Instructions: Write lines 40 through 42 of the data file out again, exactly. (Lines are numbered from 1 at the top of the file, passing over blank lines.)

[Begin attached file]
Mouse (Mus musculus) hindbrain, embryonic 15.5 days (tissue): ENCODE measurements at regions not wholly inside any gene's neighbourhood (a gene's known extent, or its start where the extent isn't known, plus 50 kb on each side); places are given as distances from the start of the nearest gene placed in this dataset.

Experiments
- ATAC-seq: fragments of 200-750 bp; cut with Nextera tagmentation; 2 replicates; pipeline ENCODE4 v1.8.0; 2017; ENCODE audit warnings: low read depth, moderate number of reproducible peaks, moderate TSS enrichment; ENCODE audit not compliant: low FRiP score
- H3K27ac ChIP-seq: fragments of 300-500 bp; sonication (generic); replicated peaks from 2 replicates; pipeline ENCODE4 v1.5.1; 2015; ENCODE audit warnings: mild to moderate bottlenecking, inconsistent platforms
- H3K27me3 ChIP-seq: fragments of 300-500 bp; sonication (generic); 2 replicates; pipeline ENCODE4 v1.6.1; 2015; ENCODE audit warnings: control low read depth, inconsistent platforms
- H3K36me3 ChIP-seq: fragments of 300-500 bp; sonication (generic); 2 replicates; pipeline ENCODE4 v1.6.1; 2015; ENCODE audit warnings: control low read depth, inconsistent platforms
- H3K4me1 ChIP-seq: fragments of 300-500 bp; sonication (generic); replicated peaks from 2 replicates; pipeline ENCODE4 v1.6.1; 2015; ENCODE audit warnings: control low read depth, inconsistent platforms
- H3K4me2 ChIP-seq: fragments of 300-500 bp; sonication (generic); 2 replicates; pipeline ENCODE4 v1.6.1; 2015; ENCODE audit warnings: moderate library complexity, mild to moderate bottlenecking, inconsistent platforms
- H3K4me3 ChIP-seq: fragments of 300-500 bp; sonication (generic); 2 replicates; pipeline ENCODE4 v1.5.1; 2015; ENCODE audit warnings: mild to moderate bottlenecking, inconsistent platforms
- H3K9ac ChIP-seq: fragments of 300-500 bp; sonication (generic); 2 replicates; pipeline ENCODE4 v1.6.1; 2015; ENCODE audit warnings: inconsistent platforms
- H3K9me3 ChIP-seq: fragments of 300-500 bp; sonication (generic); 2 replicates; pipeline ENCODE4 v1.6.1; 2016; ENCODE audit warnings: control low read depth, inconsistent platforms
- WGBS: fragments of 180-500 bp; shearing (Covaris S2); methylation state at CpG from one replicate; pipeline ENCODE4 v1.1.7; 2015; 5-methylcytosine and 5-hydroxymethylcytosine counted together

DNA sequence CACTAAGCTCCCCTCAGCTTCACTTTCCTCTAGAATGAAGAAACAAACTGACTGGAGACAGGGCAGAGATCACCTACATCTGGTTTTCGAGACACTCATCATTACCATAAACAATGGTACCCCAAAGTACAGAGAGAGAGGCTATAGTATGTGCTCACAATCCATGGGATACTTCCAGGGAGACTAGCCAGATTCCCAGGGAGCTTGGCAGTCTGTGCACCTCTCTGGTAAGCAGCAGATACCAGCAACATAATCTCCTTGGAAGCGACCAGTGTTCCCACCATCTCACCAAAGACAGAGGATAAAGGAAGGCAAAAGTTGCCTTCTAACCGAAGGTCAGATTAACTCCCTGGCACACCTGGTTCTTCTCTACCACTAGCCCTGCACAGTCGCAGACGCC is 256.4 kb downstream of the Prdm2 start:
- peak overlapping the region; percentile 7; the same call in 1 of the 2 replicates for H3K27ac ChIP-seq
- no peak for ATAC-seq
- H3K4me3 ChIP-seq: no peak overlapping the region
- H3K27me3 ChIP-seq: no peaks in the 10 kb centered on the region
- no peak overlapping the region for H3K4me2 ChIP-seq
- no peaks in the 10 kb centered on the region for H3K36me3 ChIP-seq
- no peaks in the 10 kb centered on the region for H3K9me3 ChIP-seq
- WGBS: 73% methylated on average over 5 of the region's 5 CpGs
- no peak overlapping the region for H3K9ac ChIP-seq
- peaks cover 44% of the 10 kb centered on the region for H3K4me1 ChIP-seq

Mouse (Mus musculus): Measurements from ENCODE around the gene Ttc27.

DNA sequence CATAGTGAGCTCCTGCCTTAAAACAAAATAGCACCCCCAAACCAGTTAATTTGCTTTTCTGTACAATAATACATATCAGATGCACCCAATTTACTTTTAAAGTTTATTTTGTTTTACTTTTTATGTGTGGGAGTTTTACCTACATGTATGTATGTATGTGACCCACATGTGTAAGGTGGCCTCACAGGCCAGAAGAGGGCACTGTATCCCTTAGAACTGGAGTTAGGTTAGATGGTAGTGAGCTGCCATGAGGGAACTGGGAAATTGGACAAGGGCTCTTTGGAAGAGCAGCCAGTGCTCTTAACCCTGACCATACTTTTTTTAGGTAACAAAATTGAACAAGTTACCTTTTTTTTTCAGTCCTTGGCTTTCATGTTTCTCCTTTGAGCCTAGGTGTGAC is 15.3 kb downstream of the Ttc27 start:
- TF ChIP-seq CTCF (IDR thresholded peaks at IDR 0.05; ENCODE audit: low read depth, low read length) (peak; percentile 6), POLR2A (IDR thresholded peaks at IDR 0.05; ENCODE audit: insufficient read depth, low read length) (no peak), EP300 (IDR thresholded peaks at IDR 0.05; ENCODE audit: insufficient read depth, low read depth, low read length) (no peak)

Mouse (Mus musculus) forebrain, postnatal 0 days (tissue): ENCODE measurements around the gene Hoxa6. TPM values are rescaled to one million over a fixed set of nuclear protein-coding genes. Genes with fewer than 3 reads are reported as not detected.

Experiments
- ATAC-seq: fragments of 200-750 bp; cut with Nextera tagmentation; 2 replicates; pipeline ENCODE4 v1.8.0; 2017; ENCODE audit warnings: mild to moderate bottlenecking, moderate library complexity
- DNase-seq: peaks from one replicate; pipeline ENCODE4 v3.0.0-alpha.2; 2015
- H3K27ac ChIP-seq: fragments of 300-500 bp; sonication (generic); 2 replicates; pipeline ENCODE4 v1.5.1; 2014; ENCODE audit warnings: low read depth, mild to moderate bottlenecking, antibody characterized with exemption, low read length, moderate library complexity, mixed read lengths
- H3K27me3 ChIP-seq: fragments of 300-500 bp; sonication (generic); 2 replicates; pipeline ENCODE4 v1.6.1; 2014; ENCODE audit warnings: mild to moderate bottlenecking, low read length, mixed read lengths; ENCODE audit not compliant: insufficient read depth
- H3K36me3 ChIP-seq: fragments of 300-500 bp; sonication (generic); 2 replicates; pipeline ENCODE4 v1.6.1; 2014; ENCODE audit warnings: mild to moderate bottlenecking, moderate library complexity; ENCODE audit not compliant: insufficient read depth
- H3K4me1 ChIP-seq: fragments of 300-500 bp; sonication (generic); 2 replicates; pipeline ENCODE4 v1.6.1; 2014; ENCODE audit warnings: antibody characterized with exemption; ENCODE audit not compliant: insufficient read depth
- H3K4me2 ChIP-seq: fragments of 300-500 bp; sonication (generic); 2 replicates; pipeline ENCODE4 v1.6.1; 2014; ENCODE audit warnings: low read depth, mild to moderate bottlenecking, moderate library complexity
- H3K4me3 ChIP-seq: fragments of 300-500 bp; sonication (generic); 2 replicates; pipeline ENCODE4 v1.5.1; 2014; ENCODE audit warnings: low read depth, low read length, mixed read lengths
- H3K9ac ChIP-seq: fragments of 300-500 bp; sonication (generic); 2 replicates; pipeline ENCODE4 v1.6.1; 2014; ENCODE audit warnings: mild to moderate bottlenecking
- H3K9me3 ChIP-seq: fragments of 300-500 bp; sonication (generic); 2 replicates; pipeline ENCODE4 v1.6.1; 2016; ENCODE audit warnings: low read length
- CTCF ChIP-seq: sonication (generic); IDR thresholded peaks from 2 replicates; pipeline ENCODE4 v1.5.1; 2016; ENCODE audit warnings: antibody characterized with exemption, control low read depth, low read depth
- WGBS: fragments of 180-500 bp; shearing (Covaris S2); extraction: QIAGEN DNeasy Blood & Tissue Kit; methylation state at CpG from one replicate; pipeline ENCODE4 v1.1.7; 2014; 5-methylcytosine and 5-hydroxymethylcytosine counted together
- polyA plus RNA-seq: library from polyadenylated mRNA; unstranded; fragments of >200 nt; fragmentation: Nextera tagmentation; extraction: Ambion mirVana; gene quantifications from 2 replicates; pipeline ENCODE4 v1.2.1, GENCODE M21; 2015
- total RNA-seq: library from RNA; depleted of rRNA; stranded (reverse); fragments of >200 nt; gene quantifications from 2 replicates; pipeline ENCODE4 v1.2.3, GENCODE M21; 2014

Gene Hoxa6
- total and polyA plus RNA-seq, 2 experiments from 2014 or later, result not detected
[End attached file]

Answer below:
- WGBS: fragments of 180-500 bp; shearing (Covaris S2); extraction: QIAGEN DNeasy Blood & Tissue Kit; methylation state at CpG from one replicate; pipeline ENCODE4 v1.1.7; 2014; 5-methylcytosine and 5-hydroxymethylcytosine counted together
- polyA plus RNA-seq: library from polyadenylated mRNA; unstranded; fragments of >200 nt; fragmentation: Nextera tagmentation; extraction: Ambion mirVana; gene quantifications from 2 replicates; pipeline ENCODE4 v1.2.1, GENCODE M21; 2015
- total RNA-seq: library from RNA; depleted of rRNA; stranded (reverse); fragments of >200 nt; gene quantifications from 2 replicates; pipeline ENCODE4 v1.2.3, GENCODE M21; 2014